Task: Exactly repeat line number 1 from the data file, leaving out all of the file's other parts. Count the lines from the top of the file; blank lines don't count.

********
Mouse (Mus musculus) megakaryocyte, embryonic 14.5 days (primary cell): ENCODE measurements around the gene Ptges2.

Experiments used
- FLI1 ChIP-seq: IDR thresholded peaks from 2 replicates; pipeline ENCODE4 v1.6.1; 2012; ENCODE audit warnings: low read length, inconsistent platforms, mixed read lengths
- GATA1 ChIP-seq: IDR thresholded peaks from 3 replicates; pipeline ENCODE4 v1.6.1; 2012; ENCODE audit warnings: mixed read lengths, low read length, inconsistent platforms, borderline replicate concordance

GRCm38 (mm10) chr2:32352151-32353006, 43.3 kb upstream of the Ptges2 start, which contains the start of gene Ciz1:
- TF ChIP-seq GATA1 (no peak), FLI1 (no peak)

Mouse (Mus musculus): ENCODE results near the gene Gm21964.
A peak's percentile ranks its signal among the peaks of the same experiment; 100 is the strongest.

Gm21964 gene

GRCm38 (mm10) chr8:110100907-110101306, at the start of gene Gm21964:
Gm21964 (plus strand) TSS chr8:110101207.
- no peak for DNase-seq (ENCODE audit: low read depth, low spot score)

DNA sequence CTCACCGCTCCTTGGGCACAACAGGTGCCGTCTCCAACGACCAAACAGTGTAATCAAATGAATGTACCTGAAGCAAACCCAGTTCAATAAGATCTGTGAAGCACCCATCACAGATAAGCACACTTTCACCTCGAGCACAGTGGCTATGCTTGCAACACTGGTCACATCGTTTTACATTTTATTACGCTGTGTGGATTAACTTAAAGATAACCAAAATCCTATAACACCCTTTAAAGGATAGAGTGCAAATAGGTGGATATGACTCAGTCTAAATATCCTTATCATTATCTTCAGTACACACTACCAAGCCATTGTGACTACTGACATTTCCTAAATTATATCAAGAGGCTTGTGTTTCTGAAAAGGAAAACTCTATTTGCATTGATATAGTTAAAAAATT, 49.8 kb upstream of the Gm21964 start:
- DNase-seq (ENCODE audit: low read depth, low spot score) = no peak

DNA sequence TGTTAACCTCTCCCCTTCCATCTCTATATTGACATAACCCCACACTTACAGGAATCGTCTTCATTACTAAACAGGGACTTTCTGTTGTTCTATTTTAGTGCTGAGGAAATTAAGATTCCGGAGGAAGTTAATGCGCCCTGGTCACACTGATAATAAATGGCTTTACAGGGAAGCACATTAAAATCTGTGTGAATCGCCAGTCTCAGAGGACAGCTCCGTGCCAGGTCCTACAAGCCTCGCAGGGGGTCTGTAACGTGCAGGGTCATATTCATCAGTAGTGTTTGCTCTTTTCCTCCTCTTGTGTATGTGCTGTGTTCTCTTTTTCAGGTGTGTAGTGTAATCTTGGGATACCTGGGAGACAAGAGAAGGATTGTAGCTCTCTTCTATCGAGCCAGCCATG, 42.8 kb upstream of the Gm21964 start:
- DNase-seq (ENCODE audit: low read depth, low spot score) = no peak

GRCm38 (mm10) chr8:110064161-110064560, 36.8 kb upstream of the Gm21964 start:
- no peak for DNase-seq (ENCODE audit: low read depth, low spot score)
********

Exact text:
Mouse (Mus musculus) megakaryocyte, embryonic 14.5 days (primary cell): ENCODE measurements around the gene Ptges2.